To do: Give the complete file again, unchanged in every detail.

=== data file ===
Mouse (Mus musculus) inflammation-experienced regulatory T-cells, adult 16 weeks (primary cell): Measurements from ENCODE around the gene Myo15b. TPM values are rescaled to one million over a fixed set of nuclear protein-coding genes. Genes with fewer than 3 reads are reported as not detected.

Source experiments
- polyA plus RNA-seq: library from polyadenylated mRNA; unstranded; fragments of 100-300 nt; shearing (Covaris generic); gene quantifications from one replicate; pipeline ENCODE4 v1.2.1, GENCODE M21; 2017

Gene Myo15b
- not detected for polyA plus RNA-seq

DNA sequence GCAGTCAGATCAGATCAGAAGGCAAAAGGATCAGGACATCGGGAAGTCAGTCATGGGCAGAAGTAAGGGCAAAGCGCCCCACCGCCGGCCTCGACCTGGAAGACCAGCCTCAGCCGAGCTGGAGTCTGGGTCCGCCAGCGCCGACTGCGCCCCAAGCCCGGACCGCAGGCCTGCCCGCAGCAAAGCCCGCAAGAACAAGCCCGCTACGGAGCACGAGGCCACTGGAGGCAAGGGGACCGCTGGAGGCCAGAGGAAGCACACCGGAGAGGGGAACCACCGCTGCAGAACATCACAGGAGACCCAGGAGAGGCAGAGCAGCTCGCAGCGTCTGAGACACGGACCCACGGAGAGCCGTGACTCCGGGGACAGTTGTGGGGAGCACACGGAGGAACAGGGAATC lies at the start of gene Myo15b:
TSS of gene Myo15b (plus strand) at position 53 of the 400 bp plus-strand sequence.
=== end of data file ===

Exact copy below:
Mouse (Mus musculus) inflammation-experienced regulatory T-cells, adult 16 weeks (primary cell): Measurements from ENCODE around the gene Myo15b. TPM values are rescaled to one million over a fixed set of nuclear protein-coding genes. Genes with fewer than 3 reads are reported as not detected.

Source experiments
- polyA plus RNA-seq: library from polyadenylated mRNA; unstranded; fragments of 100-300 nt; shearing (Covaris generic); gene quantifications from one replicate; pipeline ENCODE4 v1.2.1, GENCODE M21; 2017

Gene Myo15b
- not detected for polyA plus RNA-seq

DNA sequence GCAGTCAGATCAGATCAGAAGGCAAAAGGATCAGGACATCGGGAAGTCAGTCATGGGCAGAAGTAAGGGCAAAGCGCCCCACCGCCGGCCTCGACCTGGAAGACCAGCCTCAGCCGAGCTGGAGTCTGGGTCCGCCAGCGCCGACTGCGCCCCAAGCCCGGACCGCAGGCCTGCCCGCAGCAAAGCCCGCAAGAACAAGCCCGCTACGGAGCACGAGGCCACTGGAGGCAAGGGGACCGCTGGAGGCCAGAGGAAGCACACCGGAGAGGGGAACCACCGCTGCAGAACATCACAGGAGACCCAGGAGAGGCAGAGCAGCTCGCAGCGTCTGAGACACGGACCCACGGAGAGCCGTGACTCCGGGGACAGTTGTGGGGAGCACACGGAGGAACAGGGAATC lies at the start of gene Myo15b:
TSS of gene Myo15b (plus strand) at position 53 of the 400 bp plus-strand sequence.